Of course, Aurora Cannabis is throwing everything and the kitchen sink at Aurora Sky right now, and rightly so. If the Canadian government moves forward with recreational legalization, some pundits have suggested that it could snare around 10% of the country's market share with Aurora Sky's added production capacity.

The project remains on track and on budget, with the first planting in finished bays expected before the end of 2017. The first crops are expected to be harvested in early 2018, with full project completion by the middle of next year. Once fully operational, Aurora Sky could deliver 100,000 kilograms of cannabis annually.

A frustrated stock trader grasping his head in front of computer screens.

Image source: Getty Images.

Danger, Will Robinson!

In terms of liquidity, Aurora Cannabis is no slouch, either. It ended the fiscal year with $129.3 million in cash and cash equivalents, which should be more than enough to fund its Aurora Sky project and varied investment opportunities over the next year. This capital should come in especially handy if Canada does indeed move forward with plans to legalize adult-use weed.

However, there's an eye-popping statistic that investors might easily overlook if they don't carefully read Aurora Cannabis' fourth-quarter and full-year report. Over the past fiscal year, the company generated $178.2 million from financing activities. A big portion of these financing activities involved bought-deal financings, which is really common in Canada.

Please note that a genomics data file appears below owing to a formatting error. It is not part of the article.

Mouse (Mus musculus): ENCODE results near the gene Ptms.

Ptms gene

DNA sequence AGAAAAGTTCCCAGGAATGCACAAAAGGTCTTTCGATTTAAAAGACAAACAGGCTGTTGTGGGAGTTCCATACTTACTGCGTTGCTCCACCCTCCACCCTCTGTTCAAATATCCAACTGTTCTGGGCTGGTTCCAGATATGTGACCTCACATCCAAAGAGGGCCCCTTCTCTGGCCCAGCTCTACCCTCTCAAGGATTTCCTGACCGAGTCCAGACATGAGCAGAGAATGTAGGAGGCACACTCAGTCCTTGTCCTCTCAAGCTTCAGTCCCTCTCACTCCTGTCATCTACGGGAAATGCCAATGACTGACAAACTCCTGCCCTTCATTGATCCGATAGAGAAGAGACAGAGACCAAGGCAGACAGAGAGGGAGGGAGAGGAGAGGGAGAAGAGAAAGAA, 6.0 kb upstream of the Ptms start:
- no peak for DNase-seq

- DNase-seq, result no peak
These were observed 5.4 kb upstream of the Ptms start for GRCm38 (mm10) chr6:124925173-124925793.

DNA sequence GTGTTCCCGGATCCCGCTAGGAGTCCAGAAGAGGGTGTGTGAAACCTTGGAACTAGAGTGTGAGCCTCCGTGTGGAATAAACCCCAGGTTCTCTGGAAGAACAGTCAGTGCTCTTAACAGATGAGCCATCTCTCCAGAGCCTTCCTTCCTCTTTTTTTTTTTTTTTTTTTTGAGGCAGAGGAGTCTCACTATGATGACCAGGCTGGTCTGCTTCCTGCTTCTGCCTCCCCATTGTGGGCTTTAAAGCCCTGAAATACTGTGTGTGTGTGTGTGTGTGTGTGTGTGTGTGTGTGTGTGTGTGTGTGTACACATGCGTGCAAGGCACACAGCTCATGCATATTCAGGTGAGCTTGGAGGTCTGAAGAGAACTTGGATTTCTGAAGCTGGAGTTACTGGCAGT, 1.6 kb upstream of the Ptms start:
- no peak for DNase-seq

Bought-deal financing is where an underwriter or investment firm agrees to purchase an allotment of shares from an issuer before a preliminary prospectus is filed. While bought-deal financing ensures that all secondary shares to market are sold, it also boosts the outstanding share count and dilutes existing shareholders in much the same way a standard secondary share offering would.

Aurora Cannabis ended last year with 245,423,422 common shares outstanding, at least based on its Canadian-issued full-year report. The new count as of the end of fiscal 2017 was 371,569,751 million shares outstanding.

Further, the number of options to purchase common shares more than doubled year over year, and the company in May completed a $75 million convertible debenture offering, which could allow debtholders to convert their debt to common stock in the future. In other words, Aurora Cannabis is diluting its investors left and right!

This is the danger inherent in Canadian pot stocks like Aurora Cannabis: They're so hell-bent on raising capital to expand that they're decimating shareholder value in the process.

If you're considering an investment in marijuana stocks, you should understand that your fate will probably be similar, considering that marijuana isn't necessarily a viable business model as of yet. Until we gain clarity on what the Canadian government plans to do about recreational pot, it's probably smart for investors to remain safely on the sidelines.

Sean Williams has no position in any of the stocks mentioned. The Motley Fool has no position in any of the stocks mentioned. The Motley Fool has a disclosure policy.